A podcast dedicated to healing through art
By Alexis Zygan, Staff Writer
“If someone is taking an aspirin, they’re candidates for the choir.”
Art Heals is a podcast guided by musician and music producer Earle Peach and hosted by Elaine Joe, who works as an accompanist for the Highs and Lows, a low-barrier mental health choir. The idea for the podcast arose from a symposium where members of the mental health community gathered alongside artists and musicians. After this event, Peach reached out to Joe about hosting the podcast. In a phone interview with the Other Press, Joe says, “I thought it would be a one-off that turned into an ongoing project.” Journalist Serena Renner is the co-producer who writes the script, conducts pre-interviews, and supports Joe with sharpening her interviewing skills. Laurence Richard is behind the podcast’s design and distribution.
The team is entirely comprised of volunteers and they produce the podcast to destigmatize mental health, share resources, and explore the insights that arise from creativity. The Art Heals podcast has interviewed guests who have spoken about circus art, songwriting, composing soundscapes, and singing in choirs. As a host, Joe was surprised with how willing guests were to talk honestly about their trials and tribulations. The Art Heals team’s expertise in music and journalism has enabled pristine sound quality within the outdoor recording setting.
The latest episode of Art Heals, released on February 27, features sylvi macCormac “aka elviS,” an artist who found solace in recording soundscapes after being diagnosed with multiple sclerosis. Unable to play guitar with her touring band, she suffered from depression. The interview with sylvi begins in Stanley Park and takes the listener along a journey that showcases the sounds of the park: children playing and birds chirping. In the podcast, macCormac openly shares her story with Joe; however, not all intimate details make the final cut.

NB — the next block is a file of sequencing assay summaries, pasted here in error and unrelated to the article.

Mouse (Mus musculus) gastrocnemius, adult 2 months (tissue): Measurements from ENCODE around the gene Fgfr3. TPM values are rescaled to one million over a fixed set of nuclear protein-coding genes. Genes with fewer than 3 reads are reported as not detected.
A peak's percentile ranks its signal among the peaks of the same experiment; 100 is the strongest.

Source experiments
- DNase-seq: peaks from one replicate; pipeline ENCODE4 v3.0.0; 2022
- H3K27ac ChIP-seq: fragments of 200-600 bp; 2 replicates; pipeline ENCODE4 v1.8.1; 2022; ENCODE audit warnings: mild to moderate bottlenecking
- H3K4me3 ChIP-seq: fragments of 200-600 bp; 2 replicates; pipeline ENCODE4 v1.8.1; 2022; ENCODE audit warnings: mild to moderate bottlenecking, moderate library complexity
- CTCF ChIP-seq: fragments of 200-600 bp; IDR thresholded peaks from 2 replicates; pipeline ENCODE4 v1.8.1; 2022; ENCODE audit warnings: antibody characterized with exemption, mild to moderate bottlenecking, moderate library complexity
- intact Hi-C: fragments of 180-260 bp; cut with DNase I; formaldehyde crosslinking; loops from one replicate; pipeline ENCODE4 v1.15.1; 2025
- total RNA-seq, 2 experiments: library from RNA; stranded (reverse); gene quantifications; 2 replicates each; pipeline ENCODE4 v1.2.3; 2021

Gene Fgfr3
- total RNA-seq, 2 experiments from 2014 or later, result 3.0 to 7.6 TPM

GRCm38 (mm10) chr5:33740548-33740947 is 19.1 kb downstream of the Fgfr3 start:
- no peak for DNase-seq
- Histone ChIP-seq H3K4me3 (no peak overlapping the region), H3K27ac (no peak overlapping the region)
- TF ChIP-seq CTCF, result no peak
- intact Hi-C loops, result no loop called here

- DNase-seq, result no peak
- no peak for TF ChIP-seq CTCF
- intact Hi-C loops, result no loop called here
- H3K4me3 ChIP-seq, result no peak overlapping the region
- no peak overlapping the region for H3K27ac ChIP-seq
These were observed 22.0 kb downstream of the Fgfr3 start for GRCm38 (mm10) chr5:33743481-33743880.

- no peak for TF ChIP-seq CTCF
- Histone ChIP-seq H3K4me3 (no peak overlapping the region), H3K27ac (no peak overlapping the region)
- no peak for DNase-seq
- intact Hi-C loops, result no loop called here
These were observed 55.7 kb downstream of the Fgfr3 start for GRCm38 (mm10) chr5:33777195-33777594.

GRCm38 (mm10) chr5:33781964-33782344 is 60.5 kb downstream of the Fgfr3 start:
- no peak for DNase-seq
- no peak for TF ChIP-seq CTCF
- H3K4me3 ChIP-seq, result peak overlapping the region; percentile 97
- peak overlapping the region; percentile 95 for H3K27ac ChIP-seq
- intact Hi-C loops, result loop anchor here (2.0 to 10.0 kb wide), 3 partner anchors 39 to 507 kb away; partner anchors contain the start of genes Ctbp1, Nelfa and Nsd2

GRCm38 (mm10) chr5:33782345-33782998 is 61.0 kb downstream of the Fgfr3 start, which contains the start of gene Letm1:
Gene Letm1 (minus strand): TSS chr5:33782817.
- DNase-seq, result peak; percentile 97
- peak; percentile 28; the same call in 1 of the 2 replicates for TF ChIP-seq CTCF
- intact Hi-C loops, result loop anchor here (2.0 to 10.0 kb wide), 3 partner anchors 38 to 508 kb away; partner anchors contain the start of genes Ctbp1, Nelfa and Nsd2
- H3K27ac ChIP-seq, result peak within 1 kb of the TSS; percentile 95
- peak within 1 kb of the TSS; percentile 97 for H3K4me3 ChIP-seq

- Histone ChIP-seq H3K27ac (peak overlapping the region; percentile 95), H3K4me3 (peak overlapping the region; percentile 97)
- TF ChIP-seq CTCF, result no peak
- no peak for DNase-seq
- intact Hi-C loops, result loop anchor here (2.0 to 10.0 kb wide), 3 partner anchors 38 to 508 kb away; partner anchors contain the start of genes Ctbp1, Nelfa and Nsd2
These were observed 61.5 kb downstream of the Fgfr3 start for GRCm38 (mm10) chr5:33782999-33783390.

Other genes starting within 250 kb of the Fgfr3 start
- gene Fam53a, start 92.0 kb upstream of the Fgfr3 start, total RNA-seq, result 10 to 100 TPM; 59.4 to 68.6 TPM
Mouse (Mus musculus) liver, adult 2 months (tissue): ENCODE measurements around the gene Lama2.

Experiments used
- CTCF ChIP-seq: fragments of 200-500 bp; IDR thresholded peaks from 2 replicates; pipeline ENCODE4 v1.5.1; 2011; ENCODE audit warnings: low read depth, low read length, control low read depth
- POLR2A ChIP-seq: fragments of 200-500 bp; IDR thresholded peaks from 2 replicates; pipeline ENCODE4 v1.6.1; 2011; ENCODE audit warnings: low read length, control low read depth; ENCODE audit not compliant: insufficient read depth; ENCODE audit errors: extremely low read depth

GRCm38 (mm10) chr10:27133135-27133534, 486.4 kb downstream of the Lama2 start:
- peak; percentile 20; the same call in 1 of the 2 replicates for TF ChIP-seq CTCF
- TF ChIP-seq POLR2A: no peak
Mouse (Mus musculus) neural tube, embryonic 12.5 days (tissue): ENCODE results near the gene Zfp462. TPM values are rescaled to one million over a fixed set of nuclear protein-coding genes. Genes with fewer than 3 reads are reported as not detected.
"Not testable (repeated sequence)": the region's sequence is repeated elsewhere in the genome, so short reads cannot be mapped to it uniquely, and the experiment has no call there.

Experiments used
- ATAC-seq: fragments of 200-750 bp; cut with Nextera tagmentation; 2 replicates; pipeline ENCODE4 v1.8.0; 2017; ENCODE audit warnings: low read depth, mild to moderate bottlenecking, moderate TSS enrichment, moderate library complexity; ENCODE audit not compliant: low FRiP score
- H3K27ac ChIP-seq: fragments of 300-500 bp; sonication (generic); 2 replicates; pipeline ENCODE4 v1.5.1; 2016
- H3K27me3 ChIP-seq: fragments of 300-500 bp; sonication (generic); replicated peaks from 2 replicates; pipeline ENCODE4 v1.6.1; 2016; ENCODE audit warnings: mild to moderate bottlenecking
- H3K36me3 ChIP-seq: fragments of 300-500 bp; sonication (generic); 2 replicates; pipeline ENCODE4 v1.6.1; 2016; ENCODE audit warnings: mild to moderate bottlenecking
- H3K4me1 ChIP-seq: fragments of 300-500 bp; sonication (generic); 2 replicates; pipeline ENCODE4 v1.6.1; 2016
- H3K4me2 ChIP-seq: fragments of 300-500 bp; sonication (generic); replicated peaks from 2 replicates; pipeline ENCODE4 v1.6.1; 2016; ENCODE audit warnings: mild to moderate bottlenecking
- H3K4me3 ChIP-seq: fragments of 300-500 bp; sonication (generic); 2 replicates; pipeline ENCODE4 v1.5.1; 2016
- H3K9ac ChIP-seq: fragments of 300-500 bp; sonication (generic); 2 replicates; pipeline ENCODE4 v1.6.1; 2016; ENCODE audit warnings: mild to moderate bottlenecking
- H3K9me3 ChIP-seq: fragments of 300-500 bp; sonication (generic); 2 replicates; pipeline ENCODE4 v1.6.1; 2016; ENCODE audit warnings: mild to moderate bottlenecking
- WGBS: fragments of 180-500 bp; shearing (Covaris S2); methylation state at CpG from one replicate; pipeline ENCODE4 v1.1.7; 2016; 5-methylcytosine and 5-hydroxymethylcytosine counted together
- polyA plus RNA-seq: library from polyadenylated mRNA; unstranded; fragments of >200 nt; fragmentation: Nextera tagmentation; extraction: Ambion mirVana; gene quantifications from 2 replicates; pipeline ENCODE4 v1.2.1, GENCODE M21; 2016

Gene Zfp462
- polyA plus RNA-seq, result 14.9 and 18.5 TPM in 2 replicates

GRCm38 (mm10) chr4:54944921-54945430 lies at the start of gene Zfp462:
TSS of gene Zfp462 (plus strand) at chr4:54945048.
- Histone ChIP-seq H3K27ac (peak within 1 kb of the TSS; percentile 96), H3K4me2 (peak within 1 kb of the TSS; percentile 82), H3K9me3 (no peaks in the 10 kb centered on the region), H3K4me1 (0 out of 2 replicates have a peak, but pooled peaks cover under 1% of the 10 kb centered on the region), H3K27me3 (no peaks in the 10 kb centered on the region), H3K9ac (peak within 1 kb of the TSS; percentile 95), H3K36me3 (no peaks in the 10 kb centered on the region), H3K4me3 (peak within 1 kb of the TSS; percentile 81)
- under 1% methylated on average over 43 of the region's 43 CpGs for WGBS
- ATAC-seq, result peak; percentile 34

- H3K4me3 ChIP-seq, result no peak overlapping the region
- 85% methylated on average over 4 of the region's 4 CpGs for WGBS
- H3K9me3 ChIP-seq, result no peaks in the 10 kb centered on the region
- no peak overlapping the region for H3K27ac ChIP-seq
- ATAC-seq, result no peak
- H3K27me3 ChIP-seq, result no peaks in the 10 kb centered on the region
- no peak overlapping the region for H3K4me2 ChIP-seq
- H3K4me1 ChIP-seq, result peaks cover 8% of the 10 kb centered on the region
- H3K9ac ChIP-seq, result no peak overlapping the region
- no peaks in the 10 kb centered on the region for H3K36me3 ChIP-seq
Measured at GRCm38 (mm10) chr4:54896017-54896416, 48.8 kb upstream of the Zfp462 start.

Elaine encourages folks to experiment with artistic expression even if they do not identify as creative because practicing creativity can be as simple as doodling on a notepad or jotting down ideas on paper. “I am a big believer in journaling. When I am feeling anxious, I write things down, so they leave my brain. I also find it to be a therapeutic way to discover repeating patterns,” shares Joe. After years of consistent journaling, the entries transformed into poetry. As a professional pianist, her piano doubles as a therapist and friend. “Within minutes of playing piano, I know how I’m feeling mentally, emotionally, physically and spiritually. My instrument becomes an extension of myself—much like a paintbrush may for an artist, or a chisel for a woodworker.
The Art Studios is a mental health program in Vancouver that supports recovery by engaging with a variety of art practices. Elaine witnessed firsthand how transformative art has been for a friend who joined Art Studios and then transitioned into a teaching role. “My friend has really blossomed, pouring energy into her art. It gives her a safe haven from her mental health and family issues.”
The podcast’s original audience was those who struggle with mental health. Elaine notes that it is often difficult to recognize if someone has a mental health challenge. Also, not everyone is aware of their mental illness and could benefit from some creative therapy, which could be as simple as listening to music, meditating, or dancing. For those that suffer from depression or chronic anxiety, it’s probably a good idea to consult a counselor or psychiatrist. This is precisely why the podcast is crucial for helping folks embrace creativity to cope with mental health symptoms.
Regarding whom the podcast is for, Elaine refers to a quote from Peach: “If someone is taking an aspirin, they’re candidates for the choir.” In other words, the choir is open to everyone. It is vital to recognize that mental illness impacts every individual differently. “I hope that people get a better understanding of the variety of mental health issues out there. When you are pouring your passion into something you love doing, you are going to feel freer and happier.” Mental illness is a spectrum that impacts each person differently. Art is just one avenue to direct oneself when facing extended alone time. Thankfully we don’t need to sign up for a class as all resources are a click away.